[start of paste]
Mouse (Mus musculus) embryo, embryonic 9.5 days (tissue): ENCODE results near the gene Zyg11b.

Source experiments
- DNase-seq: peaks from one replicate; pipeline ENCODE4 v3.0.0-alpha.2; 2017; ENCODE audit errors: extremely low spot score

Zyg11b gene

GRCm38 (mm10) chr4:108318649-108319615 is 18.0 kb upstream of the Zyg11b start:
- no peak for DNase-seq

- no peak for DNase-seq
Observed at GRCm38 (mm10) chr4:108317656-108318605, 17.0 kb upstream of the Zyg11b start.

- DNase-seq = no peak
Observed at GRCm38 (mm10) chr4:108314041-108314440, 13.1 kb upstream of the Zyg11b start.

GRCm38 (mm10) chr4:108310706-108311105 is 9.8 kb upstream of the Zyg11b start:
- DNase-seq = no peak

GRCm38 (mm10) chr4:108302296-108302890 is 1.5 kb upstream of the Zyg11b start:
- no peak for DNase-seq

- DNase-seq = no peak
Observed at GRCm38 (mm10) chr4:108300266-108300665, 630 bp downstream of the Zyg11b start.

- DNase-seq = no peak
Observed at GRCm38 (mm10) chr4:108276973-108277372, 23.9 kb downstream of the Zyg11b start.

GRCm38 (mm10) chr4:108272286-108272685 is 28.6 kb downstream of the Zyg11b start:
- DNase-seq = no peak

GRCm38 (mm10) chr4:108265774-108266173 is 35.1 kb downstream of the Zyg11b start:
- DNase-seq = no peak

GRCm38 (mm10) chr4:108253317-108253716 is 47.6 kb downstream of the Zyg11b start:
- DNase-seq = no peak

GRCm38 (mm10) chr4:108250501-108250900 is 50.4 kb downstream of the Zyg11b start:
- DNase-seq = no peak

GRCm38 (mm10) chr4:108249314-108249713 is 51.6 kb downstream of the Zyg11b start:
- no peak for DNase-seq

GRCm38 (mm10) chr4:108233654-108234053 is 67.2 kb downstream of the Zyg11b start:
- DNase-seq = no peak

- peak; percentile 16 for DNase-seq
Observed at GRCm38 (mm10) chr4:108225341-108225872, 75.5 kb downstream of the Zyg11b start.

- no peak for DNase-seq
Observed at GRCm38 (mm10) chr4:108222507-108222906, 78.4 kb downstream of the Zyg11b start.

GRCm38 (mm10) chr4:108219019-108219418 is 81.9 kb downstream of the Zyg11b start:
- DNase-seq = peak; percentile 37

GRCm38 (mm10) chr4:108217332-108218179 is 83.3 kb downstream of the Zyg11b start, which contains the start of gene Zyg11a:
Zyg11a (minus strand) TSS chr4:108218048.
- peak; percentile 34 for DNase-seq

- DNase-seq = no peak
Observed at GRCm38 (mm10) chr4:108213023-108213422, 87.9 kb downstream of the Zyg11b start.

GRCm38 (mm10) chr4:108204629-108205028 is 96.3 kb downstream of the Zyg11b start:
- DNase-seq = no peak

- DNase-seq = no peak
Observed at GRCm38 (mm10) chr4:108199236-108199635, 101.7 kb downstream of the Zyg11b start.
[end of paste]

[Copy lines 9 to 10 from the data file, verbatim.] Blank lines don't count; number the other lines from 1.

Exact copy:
- DNase-seq = no peak
Observed at GRCm38 (mm10) chr4:108314041-108314440, 13.1 kb upstream of the Zyg11b start.